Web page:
There are many PUMA sites on the web, too many to try to link to here. But a good start would be to go here and here. PUMAs have also joined with other disaffected Democrats, independents and Republicans in forming associations opposed to Obama. These are the "NOBAMA" coalitions, some of which can be found on the internet here and here. The hottest of all the many PUMA web addresses is this one: Hillbuzz.com.
The big question is how many PUMAs are there among the electorate? Not all of the 18 million who voted for Sen. Clinton in the primaries will vote for John McCain. But it is difficult to pin down the exact number of those who will mark their ballots for the Republican. This is because many of them are intentionally concealing this fact by telling pollsters when called that they will vote for Obama, although their intention is clearly to vote against him, i.e., for McCain. Others from their ranks are telling the pollsters that they are independent and undecided. Still others will say outright that they are going to vote for McCain. If this seems somewhat confusing, that is the general idea - don't give the Obama campaign's oppo people any useful intel.
The Associated Press estimates that four in ten of what they call "persuadables" are voters who are counted as undecided but had voted for Sen. Clinton in the primaries. In recent national polls, Obama had the support of 88% of Democrats. How many of those are stealth PUMAs on the prowl is anyone's guess. But what should be even more troubling for the Obama campaign can be found in the internals of the latest Rassmussen poll of Pennsylvania. Obama is only drawing 75% of that state's Democrats. The junior senator from Illinois cannot win the Keystone State with that much softness in his base support.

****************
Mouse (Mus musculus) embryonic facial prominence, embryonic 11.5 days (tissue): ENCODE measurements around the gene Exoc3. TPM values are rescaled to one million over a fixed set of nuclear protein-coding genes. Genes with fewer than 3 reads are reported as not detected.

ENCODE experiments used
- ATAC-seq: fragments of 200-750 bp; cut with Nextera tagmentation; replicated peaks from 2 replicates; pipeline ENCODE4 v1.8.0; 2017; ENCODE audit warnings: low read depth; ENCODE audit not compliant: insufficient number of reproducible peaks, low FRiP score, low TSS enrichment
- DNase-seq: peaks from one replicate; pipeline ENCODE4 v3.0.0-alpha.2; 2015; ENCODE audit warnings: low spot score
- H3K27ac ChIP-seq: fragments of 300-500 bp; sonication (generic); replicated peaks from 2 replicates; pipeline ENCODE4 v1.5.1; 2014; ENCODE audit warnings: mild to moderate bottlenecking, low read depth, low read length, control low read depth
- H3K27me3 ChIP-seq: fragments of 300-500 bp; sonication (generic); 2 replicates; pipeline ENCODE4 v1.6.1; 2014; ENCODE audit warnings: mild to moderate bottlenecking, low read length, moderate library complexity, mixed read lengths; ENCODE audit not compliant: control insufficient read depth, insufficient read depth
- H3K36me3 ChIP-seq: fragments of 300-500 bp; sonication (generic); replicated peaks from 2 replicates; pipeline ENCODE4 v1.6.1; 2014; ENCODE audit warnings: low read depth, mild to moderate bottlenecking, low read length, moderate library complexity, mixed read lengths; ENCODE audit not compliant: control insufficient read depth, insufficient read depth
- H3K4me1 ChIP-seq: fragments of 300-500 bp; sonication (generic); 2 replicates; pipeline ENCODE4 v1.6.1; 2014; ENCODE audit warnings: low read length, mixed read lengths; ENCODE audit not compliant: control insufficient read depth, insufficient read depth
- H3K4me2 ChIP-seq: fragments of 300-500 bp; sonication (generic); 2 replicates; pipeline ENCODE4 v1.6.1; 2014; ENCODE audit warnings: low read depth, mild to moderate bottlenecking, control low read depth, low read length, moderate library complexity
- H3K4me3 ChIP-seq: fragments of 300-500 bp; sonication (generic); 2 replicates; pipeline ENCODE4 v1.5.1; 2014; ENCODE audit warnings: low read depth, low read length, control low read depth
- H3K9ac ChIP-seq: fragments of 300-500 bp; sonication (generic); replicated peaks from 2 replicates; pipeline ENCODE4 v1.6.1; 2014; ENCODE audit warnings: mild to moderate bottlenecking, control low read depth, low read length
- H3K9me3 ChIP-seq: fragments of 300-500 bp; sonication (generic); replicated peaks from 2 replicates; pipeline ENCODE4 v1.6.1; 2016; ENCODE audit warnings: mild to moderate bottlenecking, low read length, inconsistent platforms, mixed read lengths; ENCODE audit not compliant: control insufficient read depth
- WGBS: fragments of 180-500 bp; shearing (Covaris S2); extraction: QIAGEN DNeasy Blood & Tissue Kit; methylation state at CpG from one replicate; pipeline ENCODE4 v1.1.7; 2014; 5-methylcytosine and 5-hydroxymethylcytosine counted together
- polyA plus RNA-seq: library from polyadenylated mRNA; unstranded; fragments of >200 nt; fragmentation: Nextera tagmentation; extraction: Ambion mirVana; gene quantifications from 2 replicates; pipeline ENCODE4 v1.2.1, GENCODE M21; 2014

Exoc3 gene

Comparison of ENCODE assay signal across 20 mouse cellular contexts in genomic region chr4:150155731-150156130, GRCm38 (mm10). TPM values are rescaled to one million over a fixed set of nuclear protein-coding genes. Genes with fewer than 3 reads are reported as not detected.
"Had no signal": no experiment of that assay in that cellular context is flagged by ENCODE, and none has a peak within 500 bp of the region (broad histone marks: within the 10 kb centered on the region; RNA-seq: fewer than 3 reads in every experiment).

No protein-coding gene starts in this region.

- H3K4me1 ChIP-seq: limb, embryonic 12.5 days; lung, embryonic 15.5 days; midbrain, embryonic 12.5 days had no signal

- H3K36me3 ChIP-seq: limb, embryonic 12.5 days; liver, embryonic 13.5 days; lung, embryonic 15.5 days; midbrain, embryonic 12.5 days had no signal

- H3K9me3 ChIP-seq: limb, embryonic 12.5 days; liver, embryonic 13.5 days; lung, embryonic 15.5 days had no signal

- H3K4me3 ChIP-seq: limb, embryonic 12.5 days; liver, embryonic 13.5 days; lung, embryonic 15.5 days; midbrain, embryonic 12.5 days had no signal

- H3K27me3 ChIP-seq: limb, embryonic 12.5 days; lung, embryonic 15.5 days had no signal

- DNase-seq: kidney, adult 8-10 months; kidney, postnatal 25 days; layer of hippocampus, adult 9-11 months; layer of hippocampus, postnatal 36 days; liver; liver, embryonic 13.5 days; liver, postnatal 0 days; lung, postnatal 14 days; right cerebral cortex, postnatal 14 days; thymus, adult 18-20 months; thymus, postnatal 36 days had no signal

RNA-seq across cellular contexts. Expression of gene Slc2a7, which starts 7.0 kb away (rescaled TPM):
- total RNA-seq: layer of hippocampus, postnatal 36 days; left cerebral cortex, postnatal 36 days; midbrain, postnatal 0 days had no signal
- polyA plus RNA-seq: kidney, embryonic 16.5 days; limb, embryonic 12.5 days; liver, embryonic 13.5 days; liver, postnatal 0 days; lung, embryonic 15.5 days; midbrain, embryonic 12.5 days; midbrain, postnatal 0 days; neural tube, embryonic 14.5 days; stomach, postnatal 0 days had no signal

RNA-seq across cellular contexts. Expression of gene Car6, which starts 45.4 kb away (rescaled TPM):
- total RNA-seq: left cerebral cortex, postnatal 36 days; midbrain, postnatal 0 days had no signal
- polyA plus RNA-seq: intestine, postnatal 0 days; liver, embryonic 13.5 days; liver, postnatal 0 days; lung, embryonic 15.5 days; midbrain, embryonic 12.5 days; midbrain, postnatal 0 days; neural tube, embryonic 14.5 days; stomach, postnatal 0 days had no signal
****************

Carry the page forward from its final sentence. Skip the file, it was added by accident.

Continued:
Each state is unique, of course, and you can't transplant trends from one state into another or carry them over to the national picture as assumptions. But if McCain can pick up four or five of every seven undecideds, and if just two or three percent of those who say they will vote for Obama actually mark their ballots the other way (which would account for the stealth PUMAs and those who are afraid to say they are for McCain for fear of being branded as "racist"), he will win this election.
In just a few days, the roar of the wildcats known as PUMAs may be a very loud one indeed. Add to it the responsive chord struck by Joe the Plumber, who has made many blue collar workers, with their upwardly mobile dreams of owning their own small businesses some day, step out of the shadows. Add also the resounding sound of a previously unexcited conservative base which Sarah Palin has single-handedly mobilized, and John McCain could be hearing some sweet music Tuesday night.